Sweet “trifecta” – These "special" potatoes help protect against three deadly diseases
Organically sweet, rich and creamy, sweet potatoes are sometimes referred to as “nature’s candy.” But, unlike the sugar-laden, nutrient-poor, highly processed concoctions marketed as commercial candy, sweet potatoes offer up a cornucopia of important micronutrients. (In fact, if you asked any group of natural health experts and nutritionists to rank their Top Ten superfoods, it’s likely that sweet potatoes, botanically known as Ipomoea batatas, would top many lists).
Not only are sweet potatoes packed with natural goodness, but emerging evidence shows they can help protect against some of the most debilitating chronic diseases facing us today.
Great news! Sweet potatoes may help manage type 2 diabetes
Although sweet potatoes may taste like candy – and eating them feels like a diet-busting indulgence – these healthy root vegetables are categorized as relatively low on the glycemic index. Unlike other starchy foods, they release their sugar slowly, minimizing insulin resistance and helping to regulate high blood sugar.
Sweet potatoes are so beneficial to blood sugar control that a sweet potato extract is used to lower cholesterol and manage blood sugar in diabetics. A placebo-controlled study of 61 patients published in Diabetes Care, the American Diabetes Association journal, confirmed the ability of the extract to decrease fasting blood glucose and lower levels of HbA1c, a marker of blood sugar control over time. Scientists believe that healthy amounts of insoluble fiber in sweet potatoes contribute to this therapeutic effect. (Of course, diabetes should be managed with the help of your professional healthcare practitioner).
Sweet potatoes help protect against heart disease
Sweet potatoes are packed with the essential minerals potassium and magnesium, both of which help to regulate blood pressure (thereby reducing risk of stroke and heart attack). And, they have anti-inflammatory effects as well – due to their high content of a nutrient known as choline. (Purple sweet potatoes are particularly rich in choline, by the way).
Sweet potatoes are also high in a soluble fiber known as pectin, which can decrease appetite and food intake. This allows sweet potatoes to act against obesity, a known risk factor for heart disease. In addition, sweet potatoes may help strike another blow against heart disease by lowering levels of triglycerides (fats in the blood) and harmful LDL cholesterol. Finally, sweet potatoes are high in vitamin C, which helps to produce the collagen needed for arterial health.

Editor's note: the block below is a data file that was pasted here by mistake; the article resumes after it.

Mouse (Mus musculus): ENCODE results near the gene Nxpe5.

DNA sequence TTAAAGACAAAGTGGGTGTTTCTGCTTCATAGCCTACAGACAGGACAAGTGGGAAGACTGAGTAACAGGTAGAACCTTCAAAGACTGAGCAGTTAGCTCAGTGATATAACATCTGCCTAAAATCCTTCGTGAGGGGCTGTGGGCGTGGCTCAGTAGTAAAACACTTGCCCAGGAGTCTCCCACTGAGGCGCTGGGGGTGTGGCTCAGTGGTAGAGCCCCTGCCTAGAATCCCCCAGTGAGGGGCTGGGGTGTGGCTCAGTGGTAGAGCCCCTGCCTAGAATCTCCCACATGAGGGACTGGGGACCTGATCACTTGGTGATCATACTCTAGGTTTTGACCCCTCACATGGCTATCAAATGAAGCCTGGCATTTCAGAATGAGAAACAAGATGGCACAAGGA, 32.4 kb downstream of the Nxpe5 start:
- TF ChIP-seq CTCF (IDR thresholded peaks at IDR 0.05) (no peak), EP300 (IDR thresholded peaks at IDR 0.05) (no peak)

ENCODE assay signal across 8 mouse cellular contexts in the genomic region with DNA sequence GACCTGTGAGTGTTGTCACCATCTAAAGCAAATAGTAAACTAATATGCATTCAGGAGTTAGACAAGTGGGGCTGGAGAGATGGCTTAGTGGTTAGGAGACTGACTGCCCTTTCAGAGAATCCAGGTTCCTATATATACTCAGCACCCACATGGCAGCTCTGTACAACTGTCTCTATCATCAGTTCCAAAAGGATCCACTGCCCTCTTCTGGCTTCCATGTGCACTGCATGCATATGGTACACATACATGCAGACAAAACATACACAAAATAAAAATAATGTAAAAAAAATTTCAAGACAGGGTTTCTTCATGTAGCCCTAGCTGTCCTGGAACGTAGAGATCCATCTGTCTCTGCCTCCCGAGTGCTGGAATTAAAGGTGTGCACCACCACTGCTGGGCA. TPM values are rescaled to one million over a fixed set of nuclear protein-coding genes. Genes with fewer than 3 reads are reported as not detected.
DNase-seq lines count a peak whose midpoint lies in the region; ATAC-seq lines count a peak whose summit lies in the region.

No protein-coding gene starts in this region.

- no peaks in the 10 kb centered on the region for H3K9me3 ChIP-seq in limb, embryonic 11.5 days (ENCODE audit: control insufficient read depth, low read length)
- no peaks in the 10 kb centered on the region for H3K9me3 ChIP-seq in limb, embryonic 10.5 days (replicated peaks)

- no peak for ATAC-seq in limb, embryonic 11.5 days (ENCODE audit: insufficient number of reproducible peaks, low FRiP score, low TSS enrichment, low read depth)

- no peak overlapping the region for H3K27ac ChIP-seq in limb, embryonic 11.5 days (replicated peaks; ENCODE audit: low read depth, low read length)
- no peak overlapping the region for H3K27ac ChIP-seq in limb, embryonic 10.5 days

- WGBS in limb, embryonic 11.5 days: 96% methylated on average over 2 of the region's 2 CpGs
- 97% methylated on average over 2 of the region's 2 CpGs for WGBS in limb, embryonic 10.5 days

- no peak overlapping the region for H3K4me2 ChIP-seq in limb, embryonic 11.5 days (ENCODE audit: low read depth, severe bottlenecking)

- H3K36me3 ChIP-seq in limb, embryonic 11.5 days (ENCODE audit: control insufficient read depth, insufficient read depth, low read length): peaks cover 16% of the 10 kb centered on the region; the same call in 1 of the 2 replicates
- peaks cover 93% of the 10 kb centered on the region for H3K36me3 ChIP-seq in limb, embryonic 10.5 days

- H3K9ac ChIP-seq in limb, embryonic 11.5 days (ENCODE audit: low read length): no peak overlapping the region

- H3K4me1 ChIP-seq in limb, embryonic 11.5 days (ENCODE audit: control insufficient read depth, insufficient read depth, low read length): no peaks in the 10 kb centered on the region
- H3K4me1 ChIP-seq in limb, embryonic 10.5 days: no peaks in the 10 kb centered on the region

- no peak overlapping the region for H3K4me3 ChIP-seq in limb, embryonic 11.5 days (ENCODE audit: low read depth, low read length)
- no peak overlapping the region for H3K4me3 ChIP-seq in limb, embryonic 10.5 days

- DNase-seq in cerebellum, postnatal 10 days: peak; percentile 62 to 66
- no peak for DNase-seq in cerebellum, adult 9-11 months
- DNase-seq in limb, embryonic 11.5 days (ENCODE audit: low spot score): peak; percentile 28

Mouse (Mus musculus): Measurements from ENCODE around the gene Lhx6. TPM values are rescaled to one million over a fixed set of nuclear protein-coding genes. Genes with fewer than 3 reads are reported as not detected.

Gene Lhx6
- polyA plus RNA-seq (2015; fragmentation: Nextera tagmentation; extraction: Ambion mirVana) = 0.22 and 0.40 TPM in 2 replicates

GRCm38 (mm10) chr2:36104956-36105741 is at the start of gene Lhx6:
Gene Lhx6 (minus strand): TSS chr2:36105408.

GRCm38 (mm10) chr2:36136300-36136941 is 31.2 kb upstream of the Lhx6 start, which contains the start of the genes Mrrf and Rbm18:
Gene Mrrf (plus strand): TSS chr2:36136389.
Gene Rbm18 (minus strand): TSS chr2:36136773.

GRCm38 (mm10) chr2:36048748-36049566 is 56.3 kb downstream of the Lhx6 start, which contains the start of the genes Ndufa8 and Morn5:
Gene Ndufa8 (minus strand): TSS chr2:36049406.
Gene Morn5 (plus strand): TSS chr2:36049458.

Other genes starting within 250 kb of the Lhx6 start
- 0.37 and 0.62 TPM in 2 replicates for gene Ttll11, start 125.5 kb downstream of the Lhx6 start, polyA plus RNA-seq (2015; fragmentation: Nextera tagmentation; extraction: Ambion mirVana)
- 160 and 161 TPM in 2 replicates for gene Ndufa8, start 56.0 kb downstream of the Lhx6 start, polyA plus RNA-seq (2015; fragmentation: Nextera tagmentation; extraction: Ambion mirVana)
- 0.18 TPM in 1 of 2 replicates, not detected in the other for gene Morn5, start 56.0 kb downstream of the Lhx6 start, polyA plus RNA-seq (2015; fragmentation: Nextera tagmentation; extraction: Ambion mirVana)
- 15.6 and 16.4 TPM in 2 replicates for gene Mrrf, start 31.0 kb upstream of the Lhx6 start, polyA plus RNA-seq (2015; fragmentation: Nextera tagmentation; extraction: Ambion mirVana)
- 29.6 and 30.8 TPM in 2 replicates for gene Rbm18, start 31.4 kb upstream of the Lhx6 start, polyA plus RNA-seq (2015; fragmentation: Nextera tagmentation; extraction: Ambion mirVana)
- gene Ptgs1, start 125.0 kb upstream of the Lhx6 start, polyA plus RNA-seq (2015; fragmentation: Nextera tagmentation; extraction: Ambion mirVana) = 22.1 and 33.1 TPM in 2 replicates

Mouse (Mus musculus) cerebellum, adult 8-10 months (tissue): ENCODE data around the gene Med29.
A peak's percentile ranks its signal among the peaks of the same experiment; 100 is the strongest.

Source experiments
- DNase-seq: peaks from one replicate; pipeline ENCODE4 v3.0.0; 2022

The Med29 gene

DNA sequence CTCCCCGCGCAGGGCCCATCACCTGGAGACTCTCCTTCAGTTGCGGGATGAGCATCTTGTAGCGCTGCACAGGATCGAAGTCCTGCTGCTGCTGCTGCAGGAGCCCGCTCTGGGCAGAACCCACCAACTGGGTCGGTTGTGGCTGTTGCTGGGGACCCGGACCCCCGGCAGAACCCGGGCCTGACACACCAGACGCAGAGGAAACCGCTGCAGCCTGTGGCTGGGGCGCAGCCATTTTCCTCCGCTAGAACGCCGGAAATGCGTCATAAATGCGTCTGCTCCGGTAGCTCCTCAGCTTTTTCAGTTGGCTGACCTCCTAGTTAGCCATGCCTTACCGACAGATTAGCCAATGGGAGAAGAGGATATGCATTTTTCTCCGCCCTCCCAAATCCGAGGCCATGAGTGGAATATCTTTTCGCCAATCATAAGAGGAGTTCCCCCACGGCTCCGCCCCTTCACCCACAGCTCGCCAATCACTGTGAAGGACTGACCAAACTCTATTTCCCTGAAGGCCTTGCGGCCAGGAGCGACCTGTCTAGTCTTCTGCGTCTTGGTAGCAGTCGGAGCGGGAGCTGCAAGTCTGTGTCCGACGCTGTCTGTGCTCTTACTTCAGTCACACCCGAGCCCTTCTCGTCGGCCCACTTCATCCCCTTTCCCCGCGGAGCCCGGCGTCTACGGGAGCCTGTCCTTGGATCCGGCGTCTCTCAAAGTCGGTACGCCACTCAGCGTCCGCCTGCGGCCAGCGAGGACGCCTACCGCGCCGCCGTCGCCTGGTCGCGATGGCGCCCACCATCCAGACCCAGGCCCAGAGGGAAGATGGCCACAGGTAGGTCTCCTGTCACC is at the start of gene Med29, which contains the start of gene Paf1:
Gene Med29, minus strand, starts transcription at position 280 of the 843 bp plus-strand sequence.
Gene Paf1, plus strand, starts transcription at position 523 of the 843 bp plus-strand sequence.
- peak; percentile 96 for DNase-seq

Sweet potatoes contain cancer-fighting antioxidants
Purple sweet potatoes may have special abilities to work against cancer, due to their content of anthocyanins - natural plant pigments with potent disease-fighting properties (Anthocyanins are also found in blueberries, another top superfood). Anthocyanins have been shown in cell studies to reduce cancer cell proliferation – and are considered particularly promising in inhibiting the growth of cancers of the breast, stomach and colon.
This is not to say that carotenoids, found in both orange and purple sweet potatoes, aren’t contributing to the battle against cancer. Beta-carotene in sweet potatoes has been found to help prevent colorectal cancer, and has been linked to lowered risk of prostate cancer as well.
Sweet potatoes deliver award-winning amounts of vitamin A
The sweet potato was recently ranked Number One by The Center for Science in the Public Interest (a consumer advocacy group seeking to provide information on nutrition and health) for its content of vitamin A, vitamin C, iron, calcium, protein and complex carbohydrates. In fact, a one-cup serving of sweet potatoes provides a whopping 769 percent of the daily value of vitamin A, which the body converts from beta-carotene. Vitamin A is essential for immune function and for the formation of pigments responsible for light absorption and healthy vision.
While vitamin A is a standout micronutrient, sweet potatoes also contribute healthy amounts of B vitamins - including riboflavin, niacin and thiamin – which are needed to covert food into energy.
Use sweet potatoes to add richness and flavor to recipes – or enjoy as a side dish
Much like conventional white potatoes, sweet potatoes may be baked, roasted, steamed and mashed, and can be used in soups, stews and casseroles.
You can also prepare sweet potato chips by brushing thin slices with olive oil and baking at 350 degrees until lightly browned and crispy. (If you’re craving sweet potato fries, simply slice into strips).
Top baked sweet potatoes with yogurt or tahini - and sprinkle with diced walnuts, cashews, sunflower seeds, pumpkin seeds or pecans.
While sweet potatoes are often associated with Thanksgiving, there’s no need to wait until November to enjoy their rich bounty of health-sustaining “goodies.” We can be thankful for sweet potatoes all year long.
Sources for this article include: